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Blind Lemon Jefferson. That's B.B. King's idol, too. Yeah, I had one of his records, and I loaned it to B.B. King. He said he was gonna bring it back, and he ain't brought it back yet, and that's been 12 years ago - John Lee Hooker, from The Voice of the Blues

Author Topic: Eddie "One String" Jones  (Read 393 times)

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Offline btasoundsradio

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    • BTA Sounds Radio: Podcast of Obscure Musics
Eddie "One String" Jones
« on: December 14, 2023, 02:56:49 AM »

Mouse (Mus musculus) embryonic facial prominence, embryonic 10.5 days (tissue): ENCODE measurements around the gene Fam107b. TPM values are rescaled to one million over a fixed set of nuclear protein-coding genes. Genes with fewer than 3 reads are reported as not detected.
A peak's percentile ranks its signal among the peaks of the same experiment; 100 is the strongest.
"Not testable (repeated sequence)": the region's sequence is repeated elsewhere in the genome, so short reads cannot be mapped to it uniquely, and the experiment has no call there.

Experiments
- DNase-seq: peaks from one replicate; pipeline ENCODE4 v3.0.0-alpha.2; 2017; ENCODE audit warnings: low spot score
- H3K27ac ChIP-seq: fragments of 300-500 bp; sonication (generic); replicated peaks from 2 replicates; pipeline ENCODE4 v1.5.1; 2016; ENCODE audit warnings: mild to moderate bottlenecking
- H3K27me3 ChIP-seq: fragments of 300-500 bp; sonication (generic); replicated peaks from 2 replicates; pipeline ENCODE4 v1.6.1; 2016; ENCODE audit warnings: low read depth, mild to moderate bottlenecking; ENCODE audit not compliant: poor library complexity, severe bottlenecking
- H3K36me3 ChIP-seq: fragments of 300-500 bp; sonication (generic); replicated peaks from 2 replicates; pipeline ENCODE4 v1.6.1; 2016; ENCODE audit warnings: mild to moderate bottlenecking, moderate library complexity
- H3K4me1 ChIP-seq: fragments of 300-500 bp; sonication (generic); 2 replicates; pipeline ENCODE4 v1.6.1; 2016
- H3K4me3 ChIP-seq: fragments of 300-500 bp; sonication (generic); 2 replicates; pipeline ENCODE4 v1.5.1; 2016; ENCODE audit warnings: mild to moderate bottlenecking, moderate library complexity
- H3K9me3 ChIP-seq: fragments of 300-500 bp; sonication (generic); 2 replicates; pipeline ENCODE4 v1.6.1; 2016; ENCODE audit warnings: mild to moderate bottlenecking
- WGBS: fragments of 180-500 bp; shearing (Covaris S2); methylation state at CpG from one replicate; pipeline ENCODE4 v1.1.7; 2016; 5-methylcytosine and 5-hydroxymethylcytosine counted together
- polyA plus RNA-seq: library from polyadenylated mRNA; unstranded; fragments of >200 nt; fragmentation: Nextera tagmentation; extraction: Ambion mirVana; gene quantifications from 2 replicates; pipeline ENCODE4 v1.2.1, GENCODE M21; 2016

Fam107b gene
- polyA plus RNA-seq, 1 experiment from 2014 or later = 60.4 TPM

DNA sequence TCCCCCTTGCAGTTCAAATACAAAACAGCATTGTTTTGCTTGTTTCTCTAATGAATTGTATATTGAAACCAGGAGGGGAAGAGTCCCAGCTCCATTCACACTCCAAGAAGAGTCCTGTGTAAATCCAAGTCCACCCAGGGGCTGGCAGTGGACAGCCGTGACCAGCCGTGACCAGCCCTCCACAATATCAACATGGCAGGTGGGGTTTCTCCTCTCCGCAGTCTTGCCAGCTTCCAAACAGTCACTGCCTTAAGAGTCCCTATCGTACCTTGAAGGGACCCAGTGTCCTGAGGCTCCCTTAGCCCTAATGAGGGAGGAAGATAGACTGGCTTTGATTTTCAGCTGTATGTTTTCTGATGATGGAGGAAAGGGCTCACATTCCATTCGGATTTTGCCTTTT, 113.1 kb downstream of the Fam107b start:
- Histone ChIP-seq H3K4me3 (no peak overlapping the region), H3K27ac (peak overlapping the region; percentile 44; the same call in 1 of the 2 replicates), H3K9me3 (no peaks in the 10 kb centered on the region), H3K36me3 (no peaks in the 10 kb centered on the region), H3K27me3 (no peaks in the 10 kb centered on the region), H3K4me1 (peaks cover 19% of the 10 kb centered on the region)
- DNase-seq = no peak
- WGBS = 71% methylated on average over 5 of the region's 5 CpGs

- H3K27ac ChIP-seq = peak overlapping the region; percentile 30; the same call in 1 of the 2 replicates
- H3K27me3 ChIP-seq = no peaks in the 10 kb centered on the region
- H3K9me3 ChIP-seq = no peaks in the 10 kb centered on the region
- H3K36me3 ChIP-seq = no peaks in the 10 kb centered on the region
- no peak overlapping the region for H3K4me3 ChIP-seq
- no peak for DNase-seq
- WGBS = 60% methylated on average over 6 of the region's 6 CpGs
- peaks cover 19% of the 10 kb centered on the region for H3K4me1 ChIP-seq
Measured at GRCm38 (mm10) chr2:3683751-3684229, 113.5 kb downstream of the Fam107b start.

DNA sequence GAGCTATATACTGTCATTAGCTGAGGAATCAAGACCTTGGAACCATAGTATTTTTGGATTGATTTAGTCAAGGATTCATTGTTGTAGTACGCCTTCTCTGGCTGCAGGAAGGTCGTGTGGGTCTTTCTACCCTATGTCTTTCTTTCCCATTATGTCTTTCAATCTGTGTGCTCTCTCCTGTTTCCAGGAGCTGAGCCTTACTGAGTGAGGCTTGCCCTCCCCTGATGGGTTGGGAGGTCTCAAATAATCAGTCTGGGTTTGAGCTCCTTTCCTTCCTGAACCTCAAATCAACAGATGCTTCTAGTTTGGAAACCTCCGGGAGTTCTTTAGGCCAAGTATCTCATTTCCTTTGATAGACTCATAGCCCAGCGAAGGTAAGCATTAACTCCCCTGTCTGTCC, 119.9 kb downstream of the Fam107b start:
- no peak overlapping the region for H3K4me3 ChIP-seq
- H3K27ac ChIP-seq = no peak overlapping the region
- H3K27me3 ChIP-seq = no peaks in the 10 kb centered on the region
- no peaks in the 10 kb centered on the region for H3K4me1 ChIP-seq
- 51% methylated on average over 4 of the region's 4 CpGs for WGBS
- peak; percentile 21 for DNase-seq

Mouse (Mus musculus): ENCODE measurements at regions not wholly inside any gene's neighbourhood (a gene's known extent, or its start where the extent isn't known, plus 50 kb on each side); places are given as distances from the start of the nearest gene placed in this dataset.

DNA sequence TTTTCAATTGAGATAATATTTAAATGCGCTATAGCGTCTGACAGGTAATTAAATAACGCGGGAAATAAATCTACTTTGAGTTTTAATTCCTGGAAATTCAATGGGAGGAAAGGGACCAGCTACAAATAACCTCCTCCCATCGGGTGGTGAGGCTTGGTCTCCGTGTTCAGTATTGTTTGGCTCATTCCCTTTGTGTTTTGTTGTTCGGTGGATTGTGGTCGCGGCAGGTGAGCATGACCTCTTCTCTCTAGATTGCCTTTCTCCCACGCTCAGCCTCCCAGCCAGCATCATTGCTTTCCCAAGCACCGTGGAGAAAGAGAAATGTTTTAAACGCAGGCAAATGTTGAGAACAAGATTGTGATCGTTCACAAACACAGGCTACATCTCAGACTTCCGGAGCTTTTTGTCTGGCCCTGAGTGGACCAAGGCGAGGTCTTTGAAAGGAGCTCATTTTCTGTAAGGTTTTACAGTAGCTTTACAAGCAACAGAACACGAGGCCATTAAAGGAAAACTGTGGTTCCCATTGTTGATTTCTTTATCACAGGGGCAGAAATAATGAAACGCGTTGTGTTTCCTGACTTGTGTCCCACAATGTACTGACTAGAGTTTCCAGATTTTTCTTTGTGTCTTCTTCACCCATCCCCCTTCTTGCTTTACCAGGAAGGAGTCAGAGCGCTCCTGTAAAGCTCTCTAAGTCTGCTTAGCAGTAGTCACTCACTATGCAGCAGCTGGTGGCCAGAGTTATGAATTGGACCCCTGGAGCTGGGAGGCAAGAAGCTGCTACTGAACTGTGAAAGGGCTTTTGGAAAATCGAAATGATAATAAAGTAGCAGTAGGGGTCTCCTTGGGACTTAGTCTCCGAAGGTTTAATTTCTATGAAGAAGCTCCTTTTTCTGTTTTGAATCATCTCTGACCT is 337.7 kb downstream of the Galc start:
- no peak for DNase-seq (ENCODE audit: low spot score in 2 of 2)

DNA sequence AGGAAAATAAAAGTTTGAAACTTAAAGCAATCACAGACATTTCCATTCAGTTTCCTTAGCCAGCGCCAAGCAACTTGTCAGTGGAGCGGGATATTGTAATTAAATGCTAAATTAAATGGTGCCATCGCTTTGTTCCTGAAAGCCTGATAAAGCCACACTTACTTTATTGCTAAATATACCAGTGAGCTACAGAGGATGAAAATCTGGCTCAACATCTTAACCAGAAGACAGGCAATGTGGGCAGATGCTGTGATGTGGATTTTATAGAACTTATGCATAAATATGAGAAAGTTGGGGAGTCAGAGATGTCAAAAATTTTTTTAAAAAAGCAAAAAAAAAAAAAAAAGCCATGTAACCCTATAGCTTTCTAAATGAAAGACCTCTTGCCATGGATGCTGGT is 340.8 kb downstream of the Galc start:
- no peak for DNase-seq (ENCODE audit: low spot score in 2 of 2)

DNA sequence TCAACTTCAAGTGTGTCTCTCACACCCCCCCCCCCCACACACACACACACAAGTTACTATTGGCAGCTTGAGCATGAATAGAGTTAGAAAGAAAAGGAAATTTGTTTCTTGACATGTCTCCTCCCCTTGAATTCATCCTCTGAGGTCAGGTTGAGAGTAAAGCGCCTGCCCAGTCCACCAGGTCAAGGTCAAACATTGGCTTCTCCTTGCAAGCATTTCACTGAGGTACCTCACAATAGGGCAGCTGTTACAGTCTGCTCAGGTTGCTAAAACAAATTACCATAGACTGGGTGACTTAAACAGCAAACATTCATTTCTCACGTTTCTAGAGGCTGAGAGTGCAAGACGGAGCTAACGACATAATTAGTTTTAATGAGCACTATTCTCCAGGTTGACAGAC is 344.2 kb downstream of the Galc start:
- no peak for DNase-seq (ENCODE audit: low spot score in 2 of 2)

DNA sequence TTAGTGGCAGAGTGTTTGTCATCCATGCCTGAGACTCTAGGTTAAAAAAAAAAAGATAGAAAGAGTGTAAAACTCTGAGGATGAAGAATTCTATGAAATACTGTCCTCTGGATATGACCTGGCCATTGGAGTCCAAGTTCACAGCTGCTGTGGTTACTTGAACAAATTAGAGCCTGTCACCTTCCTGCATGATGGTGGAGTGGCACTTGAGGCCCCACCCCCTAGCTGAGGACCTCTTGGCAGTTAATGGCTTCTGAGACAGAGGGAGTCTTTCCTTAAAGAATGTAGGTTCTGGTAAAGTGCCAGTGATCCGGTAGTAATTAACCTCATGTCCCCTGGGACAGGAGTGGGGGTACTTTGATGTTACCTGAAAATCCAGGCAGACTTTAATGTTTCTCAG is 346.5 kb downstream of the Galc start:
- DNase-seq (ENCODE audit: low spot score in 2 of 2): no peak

I searched the forum but could find no prior mention of Eddie "One String" Jones. I can't recall when I first heard his music, but it was at least over a decade ago, and it was probably on the internet somewhere. My first exposure to "diddley bow", "one string" or "jitterbug" playing was probably Lonnie Pitchford from the Deep Blues documentary, which must've led me to research other players. The next one I can remember was Napoleon Strickland's "Key To The Bushes", the lead track on the Testament "Bottleneck Blues" compilation. I was further hypnotized by that performance. Somehow or another, I eventually stumbled on the recordings of Eddie "One String" Jones, a mysterious vagabond recorded on the streets of LA in 1960. These recordings wound up being issued on a Takoma LP, split with the harp player Eddie Hazelton, recorded on the same streets by Frederick Usher. Jones' playing and singing is in my opinion, a pinnacle of high art in the genre of so called country blues. His intense, almost preacher like delivery, his rambling explanations in between verses, and his expertly haunting slide playing, make this one of my favorite recordings of all time. I recently revisited it by acquiring a copy of the original LP and I'm still blown away. In this harrowing version of "Rolling and Tumbling", he rants about his mother rejecting him as a child, calling him a trifling boy, saying he won't amount to nothing then winning back her favor with a gospel song. His rant is completely convincing and adds a layer of urgency to this incredible performance. There doesn't seem to be any real biographical information on Jones, as he disappeared after playing a private party thrown by the recordist. It would seem his material comes from somewhere around the Memphis area, I would guess. He does a version of Newport News Blues by the Memphis Jug Band that mentions Aunt Caroline Dyer. He does an uncensored version of "The Dirty Dozens" reminiscent of Will Shade. He also does Memphis Minnie's "Want to See My Chauffeur", of course this doesn't mean he actually is from Memphis, but there's a few references in his lyrics that imply the general area's repertoire to me, and also his accent and dialect. Either way, the mystery is deep and this is essential listening to my ears.




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